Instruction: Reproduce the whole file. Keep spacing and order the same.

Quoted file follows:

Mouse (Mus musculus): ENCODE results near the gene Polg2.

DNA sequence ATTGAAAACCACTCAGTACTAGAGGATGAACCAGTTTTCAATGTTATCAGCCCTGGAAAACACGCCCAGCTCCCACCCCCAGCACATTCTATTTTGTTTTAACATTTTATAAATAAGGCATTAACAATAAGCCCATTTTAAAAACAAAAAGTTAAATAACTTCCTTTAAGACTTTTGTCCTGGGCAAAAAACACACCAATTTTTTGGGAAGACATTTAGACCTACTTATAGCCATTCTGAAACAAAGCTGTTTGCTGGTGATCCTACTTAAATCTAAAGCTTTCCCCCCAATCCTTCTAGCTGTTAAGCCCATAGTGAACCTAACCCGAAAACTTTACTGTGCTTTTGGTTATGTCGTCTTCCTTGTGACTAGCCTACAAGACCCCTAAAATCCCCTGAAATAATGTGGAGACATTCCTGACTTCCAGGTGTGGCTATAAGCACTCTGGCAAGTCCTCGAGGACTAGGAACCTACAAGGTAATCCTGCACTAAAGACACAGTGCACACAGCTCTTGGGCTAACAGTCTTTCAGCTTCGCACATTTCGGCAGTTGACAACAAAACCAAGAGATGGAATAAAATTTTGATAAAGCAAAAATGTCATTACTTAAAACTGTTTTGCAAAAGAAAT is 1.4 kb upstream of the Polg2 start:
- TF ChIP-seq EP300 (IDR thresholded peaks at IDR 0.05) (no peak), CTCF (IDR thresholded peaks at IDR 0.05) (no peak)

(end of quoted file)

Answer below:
Mouse (Mus musculus): ENCODE results near the gene Polg2.

DNA sequence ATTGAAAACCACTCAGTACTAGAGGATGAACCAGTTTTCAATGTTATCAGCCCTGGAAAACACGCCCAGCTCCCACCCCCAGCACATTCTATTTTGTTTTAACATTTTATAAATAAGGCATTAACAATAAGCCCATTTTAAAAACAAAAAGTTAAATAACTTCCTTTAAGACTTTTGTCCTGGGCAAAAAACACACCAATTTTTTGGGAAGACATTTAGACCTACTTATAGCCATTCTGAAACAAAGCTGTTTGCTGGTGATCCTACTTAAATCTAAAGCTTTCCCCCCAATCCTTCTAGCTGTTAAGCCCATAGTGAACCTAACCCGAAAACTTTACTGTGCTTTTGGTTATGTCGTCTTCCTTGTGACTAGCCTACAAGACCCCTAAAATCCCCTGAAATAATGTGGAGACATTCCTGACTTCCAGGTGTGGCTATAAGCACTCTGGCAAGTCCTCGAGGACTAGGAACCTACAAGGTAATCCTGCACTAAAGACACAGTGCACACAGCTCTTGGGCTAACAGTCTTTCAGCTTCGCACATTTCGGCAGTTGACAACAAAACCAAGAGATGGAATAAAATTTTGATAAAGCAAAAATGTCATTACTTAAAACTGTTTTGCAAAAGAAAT is 1.4 kb upstream of the Polg2 start:
- TF ChIP-seq EP300 (IDR thresholded peaks at IDR 0.05) (no peak), CTCF (IDR thresholded peaks at IDR 0.05) (no peak)